COVID-19 is a new disease, caused by a novel (or new) coronavirus that has not previously been seen in humans. Because it is a new virus, scientists are learning more each day. Although most people who have COVID-19 have mild symptoms, COVID-19 can also cause severe illness and even death. Some groups, including older adults and people who have certain underlying medical conditions, are at increased risk of severe illness. On February 11, 2020 the World Health Organization announced an official name for the disease that is causing the 2019 novel coronavirus outbreak, first identified in Wuhan China. The new name of this disease is coronavirus disease 2019, abbreviated as COVID-19. In COVID-19, “CO” stands for corona, “VI” for virus, and ”D” for disease. (from CDC.gov)

When everything “closed” in March/April 2020, many automakers canceled orders for parts and components that automotive OEMs provide; this caused a cascade of cancellations that eventually made it back to the semiconductor manufacturers. While orders for automotive chips were cool, the demand for laptops, game consoles, and other consumer electronics became white-hot. Semiconductor manufacturers shifted production to high-demand inventory, and in many cases were at capacity.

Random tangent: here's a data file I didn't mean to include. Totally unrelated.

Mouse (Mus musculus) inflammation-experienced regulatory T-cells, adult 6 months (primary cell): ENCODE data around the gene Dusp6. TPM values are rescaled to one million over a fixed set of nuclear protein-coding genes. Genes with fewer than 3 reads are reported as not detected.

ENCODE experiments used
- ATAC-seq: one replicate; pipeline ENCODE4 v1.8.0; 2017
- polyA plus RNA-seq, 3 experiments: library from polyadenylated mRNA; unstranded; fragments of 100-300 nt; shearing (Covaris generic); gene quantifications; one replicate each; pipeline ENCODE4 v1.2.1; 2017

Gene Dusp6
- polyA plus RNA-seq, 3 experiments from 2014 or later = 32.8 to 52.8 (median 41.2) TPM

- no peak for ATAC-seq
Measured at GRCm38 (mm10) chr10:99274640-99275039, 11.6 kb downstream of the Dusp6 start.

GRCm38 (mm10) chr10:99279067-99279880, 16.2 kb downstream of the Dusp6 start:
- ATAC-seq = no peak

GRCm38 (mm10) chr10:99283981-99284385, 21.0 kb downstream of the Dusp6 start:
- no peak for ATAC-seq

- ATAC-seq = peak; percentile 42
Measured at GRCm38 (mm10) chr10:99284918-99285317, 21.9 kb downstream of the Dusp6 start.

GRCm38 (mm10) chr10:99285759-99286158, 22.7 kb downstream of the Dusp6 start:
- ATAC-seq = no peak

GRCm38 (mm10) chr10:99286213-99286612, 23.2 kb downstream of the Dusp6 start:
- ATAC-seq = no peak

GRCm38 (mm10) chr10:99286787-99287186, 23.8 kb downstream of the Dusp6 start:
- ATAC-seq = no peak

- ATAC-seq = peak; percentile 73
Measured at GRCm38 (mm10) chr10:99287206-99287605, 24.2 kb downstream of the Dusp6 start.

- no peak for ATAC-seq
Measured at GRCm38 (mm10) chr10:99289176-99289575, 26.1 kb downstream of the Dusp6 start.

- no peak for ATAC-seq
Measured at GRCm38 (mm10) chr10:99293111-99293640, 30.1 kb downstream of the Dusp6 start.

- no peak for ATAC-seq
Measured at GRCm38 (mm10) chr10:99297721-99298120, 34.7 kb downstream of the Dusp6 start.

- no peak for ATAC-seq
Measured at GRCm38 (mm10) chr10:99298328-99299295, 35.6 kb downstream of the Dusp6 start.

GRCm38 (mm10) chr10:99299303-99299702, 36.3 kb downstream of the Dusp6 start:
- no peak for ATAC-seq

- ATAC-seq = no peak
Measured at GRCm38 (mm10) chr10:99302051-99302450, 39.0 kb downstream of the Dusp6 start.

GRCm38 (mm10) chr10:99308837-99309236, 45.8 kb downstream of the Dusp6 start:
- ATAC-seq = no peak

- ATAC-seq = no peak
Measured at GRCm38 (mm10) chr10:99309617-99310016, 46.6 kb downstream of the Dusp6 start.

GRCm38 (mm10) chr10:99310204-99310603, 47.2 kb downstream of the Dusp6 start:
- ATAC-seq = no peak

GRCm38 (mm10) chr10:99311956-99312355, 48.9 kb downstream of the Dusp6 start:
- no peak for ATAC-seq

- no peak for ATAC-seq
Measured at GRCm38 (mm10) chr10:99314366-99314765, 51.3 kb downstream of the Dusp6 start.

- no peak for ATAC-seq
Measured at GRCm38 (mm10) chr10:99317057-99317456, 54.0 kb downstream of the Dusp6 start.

Just-in-Time

Just-in-time inventory management is also a major cause of the worldwide dilemma. Automobiles are a low-margin business, so shaving costs with lean manufacturing makes sense. However, when demand rebounded and inventory of programmed devices fell behind, they were quick to point fingers at their vendors who supply finished components for their lines. The chipmakers and vendors blame the automotive industry for canceling orders, keeping their inventory low, and not preparing in advance for when things rebound, contributing to the programmable chip shortage.

Redundancy Gap

Lack of redundancy is another culprit. For instance, 56% of global chip manufacturing revenue originate from one company: Taiwan Semiconductor Manufacturing Co. (TSMC). TSMC supplies the suppliers. Similarly, new and intricate microcontrollers often have their own issues– complex chip designs are often from a sole source, and it takes years to qualify a second supplier. (Source: Bloomberg)